In Calcutta, India, says Hamilton, "people on the course took baths or did their laundry in the water hazards. The water was filthy, but it was their only way of living." To the beggars who thronged the streets, the foreigners were immensely wealthy. "People said that one Titleist fed a family for a week," relates Jobe. "If you threw out a ball and a five-year-old kid got it, he'd get beaten silly by older kids trying to take it away from him. Only the strong survived."
After five years on the Asian Tour, Hamilton moved on to the Japanese Tour. According to Jobe, "the two are different animals." At first, Hamilton felt like a greenhorn and found himself shelling out $600 to $700 a week on cab fare. Two veteran Aussies, Roger Mackay and Brian Jones, took him under their wings. "They were like big brothers to me," Hamilton says. "They'd say, 'Take the taxi ten minutes to the train, get on the train for thirty minutes, then get another cab to the course.' It was kind of a pain in the rear, but it was cheaper and faster."
Halfway around the world, Hamilton acclimated himself, not only to the weather but also to the korai grass ("very bristly; the ball sets up great on it"); the steep elevation changes on Japanese courses ("they had chairlifts on some holes"); the disorientation of sleeping on a tatami mat ("very comfortable, but strange waking up in the morning, because the ceiling is about four feet higher than normal"); and inattentive galleries and lax marshals.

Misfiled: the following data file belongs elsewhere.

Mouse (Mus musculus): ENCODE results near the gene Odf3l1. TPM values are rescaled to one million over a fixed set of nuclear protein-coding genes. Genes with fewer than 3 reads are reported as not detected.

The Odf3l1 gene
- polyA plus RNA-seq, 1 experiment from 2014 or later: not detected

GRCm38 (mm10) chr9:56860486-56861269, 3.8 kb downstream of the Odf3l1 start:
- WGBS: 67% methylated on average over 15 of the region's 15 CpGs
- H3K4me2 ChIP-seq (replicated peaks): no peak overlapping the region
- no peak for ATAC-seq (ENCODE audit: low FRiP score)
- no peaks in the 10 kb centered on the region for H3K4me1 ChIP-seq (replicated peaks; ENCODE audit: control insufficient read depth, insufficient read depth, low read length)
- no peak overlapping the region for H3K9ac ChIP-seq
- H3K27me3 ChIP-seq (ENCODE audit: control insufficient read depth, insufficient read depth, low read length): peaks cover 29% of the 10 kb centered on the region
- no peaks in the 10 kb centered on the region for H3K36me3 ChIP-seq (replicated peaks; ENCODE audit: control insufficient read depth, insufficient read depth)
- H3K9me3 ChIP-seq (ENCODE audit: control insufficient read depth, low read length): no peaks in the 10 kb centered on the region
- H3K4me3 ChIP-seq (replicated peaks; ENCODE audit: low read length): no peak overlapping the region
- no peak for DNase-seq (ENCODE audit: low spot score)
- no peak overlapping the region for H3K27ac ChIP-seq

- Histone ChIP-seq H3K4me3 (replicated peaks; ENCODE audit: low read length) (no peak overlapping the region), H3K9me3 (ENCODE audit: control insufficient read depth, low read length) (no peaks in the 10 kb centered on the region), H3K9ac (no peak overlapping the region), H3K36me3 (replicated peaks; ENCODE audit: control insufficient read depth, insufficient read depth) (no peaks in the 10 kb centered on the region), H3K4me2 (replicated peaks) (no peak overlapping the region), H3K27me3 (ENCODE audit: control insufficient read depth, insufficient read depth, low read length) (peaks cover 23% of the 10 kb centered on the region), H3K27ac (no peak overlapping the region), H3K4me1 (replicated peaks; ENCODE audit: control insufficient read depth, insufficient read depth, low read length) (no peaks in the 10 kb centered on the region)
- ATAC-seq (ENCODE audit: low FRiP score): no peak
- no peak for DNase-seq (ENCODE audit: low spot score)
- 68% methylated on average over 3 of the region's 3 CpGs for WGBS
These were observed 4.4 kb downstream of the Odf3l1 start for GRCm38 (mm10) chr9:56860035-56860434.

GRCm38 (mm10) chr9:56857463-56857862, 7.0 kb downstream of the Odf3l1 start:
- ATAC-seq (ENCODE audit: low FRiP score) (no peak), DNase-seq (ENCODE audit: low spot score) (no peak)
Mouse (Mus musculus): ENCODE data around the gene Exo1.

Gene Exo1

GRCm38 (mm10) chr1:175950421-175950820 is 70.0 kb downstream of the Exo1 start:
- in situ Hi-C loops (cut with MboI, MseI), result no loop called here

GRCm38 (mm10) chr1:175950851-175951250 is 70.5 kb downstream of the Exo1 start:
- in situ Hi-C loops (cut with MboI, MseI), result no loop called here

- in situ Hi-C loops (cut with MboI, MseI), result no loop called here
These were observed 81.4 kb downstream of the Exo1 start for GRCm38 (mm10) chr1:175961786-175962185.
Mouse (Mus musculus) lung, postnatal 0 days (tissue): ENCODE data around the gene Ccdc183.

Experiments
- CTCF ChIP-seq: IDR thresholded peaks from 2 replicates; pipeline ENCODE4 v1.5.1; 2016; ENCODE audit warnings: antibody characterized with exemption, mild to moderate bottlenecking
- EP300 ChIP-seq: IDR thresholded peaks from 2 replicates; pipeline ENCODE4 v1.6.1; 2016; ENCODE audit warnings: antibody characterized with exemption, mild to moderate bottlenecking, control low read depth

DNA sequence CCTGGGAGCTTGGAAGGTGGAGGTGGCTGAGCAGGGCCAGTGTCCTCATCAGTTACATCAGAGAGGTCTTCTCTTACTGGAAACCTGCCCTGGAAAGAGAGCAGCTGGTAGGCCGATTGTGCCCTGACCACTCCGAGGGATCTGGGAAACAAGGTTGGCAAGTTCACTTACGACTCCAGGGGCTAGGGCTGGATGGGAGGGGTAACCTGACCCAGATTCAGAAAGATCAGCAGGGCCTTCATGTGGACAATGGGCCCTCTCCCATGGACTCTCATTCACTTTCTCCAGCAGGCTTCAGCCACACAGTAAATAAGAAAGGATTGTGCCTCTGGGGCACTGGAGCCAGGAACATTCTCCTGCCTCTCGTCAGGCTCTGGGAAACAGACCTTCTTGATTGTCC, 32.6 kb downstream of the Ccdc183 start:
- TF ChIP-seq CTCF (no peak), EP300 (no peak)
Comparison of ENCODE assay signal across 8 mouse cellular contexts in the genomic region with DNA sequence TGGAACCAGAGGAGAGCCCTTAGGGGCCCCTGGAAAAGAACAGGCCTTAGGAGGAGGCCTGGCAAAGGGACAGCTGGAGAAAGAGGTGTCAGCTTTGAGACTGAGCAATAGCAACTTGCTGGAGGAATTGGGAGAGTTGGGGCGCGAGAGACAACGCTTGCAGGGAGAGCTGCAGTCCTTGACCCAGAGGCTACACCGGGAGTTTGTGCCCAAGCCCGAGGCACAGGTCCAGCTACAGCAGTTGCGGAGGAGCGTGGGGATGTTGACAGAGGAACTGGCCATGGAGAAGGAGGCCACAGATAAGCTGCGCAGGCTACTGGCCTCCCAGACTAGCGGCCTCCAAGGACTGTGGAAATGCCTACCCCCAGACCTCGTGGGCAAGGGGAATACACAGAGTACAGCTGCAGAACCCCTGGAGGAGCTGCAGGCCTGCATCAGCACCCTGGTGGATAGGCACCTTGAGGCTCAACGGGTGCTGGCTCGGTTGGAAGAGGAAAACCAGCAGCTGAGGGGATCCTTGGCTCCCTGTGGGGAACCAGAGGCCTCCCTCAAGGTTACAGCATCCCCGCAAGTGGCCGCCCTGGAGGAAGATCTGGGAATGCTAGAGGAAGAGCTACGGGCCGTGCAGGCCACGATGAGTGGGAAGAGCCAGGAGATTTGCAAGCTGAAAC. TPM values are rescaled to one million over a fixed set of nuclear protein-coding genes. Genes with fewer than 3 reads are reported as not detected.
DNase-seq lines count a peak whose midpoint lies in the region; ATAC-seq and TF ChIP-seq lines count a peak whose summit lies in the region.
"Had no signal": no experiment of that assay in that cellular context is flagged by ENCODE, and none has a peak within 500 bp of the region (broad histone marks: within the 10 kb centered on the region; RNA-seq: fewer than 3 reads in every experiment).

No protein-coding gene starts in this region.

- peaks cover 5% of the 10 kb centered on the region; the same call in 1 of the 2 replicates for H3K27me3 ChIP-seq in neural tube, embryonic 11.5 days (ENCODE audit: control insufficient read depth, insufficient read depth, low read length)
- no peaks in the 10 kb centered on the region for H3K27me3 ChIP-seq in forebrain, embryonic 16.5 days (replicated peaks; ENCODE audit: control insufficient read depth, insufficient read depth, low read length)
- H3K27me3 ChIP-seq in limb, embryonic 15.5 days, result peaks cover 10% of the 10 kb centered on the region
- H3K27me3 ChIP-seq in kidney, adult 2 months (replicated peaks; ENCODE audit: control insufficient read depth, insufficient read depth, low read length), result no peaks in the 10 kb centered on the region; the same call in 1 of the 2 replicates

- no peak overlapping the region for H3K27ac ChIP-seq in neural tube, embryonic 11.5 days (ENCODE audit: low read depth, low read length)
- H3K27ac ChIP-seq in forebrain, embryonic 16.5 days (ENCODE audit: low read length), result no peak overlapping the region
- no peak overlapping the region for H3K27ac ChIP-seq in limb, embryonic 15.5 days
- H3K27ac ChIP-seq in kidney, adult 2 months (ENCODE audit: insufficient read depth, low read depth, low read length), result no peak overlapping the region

But of all the idiosyncrasies of the Asian and Japanese Tours, the one that made the whole adventure feel like a throwback to a much earlier time was that winnings were paid in cash. "If you did well for a couple weeks in a row, it would be nothing to walk around with thirty or forty thousand bucks on you," Hamilton recalls. "There was a tournament, I think it was in the Philippines, where they gave us a police escort from the course to our hotel. If you knew anything about how that tour worked, you could be waiting outside with a gun." Nothing like that ever happened on Hamilton's shift, but one American playing the Asian Tour lost a briefcase containing $35,000 in cash.
Hamilton had his own hairy adventure with a pile of money—the fruits of his first breakthrough year, 1992. He had a dismal 1991 in Asia before returning to the States and falling short at Q-school for the fourth year in a row. After some soul-searching, he resolved to play one more season in Asia, returning in early 1992 with "no expectations."
The approach clicked. Hamilton soon won his first pro event, the Singapore Rolex Masters, and shortly afterward won in Japan and Korea and was awarded the Asian Tour's 1992 Order of Merit as the leading money winner.
That's how he happened to be carrying $105,000 in cash when he flew home. A U.S. customs agent demanded to know how he had come by so much cash and was skeptical that he had won it playing golf. Finally, to prove it, Hamilton had to pull out the trophy he had received for winning the Maekyung Open in Korea.